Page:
Senate Republicans’ hypocrisy is at an all time high

Examining the legacy of the “Biden Rule” and its application to the death of Justice Ruth Bader Ginsburg


“Mitch McConnell” by Gage Skidmore is licensed with CC BY-SA 2.0.

Lance Tong

On Feb. 13, 2016, U.S. Supreme Court Justice Antonin Scalia died, leaving a complex yet compelling situation: the need for a bipartisan effort to confirm the next justice. With President Obama still in office and Republicans controlling the Senate, Obama would have to nominate a “centrist” judge in order to satisfy liberals and conservatives. In March of 2016, Obama nominated American lawyer Merrick Garland as the next Supreme Court Justice. His nomination would become the subject of a future political debate.

Republican Senate Majority Leader Mitch McConnell denied taking up Garland’s nomination, citing the so-called “Biden Rule,” which states that a president should abstain from nominating a Supreme Court Justice in the final year of their presidency. 

McConnell referenced a speech that former Vice President Joe Biden made in June 1992, when Biden encouraged the Senate president “to urge delay if a vacancy did appear,” meaning that a Supreme Court nomination should be delayed until after election day. Biden’s speech however, took place three months later in the election cycle than did Garland’s nomination, with no actual Supreme Court nomination proposed by Biden.

Nevertheless, McConnell blocked a vote to confirm Garland despite outrage from scholars and liberals. Scholars argued that there was no previous precedent and, “In fact, over the course of American history, there have been 24 instances in which presidents in the last year of a term have nominated individuals for the Supreme Court and the Senate confirmed 21 of these nominees.” 

Garland’s nomination was never voted on, and its expiration led to President Donald Trump’s nomination of Neil Gorsuch, who was later confirmed as an Associate Justice of the Supreme Court. 

The precedent that McConnell set in 2016 may now have potential for the Democrats in 2020. Following the death of Justice Ruth Bader Ginsberg on Sept. 18, 2020, Democrats were quick to point out the need for the “Biden Rule” to be honored as Ginsberg’s death occurred just a few months before election day –– much closer to election day than did Obama’s nomination of Garland. However, McConnell stated after Ginsberg’s death that, “Americans re-elected our majority in 2016 and expanded it in 2018 because we pledged to work with President Trump and support his agenda, particularly his outstanding appointments to the federal judiciary. Once again, we will keep our promise. President Trump’s nominee will receive a vote on the floor of the United States Senate.”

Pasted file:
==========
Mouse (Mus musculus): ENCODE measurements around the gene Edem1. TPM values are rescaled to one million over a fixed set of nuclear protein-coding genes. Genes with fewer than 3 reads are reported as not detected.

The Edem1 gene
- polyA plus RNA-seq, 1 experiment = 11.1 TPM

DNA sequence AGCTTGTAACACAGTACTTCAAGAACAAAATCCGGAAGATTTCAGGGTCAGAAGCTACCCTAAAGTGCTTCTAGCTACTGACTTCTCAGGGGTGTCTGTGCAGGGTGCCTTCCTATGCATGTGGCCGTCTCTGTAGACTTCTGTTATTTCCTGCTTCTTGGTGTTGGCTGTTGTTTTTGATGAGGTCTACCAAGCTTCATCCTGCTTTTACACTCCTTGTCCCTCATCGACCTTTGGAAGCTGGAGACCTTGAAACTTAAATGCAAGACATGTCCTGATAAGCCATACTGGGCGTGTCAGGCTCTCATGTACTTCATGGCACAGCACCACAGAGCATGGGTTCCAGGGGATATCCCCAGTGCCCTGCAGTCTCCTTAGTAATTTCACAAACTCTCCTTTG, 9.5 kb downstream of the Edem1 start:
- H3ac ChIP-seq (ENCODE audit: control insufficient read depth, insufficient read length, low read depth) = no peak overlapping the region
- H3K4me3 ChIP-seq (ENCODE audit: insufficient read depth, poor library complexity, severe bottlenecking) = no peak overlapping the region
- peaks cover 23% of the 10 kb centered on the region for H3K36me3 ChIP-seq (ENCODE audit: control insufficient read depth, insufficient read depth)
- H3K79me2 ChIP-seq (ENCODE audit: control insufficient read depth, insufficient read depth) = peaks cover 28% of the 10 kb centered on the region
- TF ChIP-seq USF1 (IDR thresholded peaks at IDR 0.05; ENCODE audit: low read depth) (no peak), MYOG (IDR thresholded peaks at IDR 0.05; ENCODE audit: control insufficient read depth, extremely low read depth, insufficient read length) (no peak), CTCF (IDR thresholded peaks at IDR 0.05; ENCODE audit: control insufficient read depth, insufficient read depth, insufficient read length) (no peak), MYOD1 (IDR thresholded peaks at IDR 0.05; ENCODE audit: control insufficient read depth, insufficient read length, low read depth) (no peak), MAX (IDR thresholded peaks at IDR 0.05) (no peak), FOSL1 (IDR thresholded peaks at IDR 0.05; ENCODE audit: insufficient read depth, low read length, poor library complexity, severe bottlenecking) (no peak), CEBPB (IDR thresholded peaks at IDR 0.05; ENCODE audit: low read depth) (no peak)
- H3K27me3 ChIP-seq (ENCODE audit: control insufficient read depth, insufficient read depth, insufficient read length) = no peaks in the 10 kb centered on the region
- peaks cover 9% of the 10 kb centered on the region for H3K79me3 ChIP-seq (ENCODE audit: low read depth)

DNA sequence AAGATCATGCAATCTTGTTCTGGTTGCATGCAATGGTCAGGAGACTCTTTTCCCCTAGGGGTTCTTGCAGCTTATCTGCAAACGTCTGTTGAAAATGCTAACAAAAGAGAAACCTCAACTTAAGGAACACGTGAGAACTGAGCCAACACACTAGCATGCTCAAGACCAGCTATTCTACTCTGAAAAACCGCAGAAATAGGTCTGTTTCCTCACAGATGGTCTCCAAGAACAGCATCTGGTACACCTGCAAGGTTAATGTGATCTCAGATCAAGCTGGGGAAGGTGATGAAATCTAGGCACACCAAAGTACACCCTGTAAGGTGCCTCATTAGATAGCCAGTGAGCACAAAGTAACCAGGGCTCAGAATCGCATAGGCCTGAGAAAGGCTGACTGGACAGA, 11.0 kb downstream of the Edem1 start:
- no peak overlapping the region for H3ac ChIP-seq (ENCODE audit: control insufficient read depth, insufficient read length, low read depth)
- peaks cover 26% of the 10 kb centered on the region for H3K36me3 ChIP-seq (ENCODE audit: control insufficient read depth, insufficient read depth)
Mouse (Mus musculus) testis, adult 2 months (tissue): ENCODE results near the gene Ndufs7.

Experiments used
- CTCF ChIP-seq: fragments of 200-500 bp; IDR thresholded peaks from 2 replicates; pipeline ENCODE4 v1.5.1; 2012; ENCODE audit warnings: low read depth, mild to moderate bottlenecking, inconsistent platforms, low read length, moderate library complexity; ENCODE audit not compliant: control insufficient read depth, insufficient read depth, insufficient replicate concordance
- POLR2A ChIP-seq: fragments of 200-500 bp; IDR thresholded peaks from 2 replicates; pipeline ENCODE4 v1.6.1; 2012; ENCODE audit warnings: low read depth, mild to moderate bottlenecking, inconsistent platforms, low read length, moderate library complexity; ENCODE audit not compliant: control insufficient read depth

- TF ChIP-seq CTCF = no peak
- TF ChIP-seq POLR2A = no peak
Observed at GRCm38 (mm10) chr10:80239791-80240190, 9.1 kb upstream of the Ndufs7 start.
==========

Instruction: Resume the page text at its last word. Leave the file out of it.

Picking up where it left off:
Design by Lance Tong

Replacing  Ginsberg top priorities for both Democrats and Republicans alike. Confirming a more liberal justice would maintain the balance of power with four liberal leaning judges and five conservative judges. However, Chief Justice John Roberts has sided with liberals in at least two prominent cases including abortion and DACA over the past year. Replacing Ginsberg with a conservative or a founder’s intent, a justice that thinks the law should be interpreted how the founding fathers interpreted the law, could tip the balance of power, which may result in more conservative rulings regarding marriage inequality and reproductive rights, among other things.

McConnell’s failure to recognize a confounding rule that he himself popularized is a perfect display of hypocrisy. The simple fact of the matter is that creating a rule just to amend it when it’s not in your favor is hypocritical and reflects a desperate grab for power.

McConnell’s defense is simply illegitimate. Rules cannot be changed at the drop of a hat. They must be revised through a process that the majority believes in. Back in 2016, McConnell failed to mention the “second part” of his rule. Admittedly, most rules do change over long periods of time as perspectives change. However, rules and precedent do not change overnight.

Local community members need to avoid these same antics and value precedent while also pushing the voters’ agenda. Governments should not have to write every single rule, but rather uphold traditions and unwritten rules. While McConnell is technically following the rules, the Senate does not write every rule and precedent to follow. The Senate and government in general does not just follow rules, they follow precedent to those rules. 

It’s comparable to everyday life. While using profanity is not illegal in any general setting, public pressure and precedent tell us that it is unacceptable to the general public, despite it being legal. McConnell should not rely on the fact that the rule says he can do something, when in reality, it is now not widely accepted as something that should be done.

What should be the overarching worry for Americans is the abuse of the majority. Americans should be concerned that the majority, whether Democrat or Republican, changes rules to be politically advantageous. Government is meant to be stable as time passes. The current situation of polarization and Supreme Court nominations emphasizes the need for unity and acceptance of unwritten rules.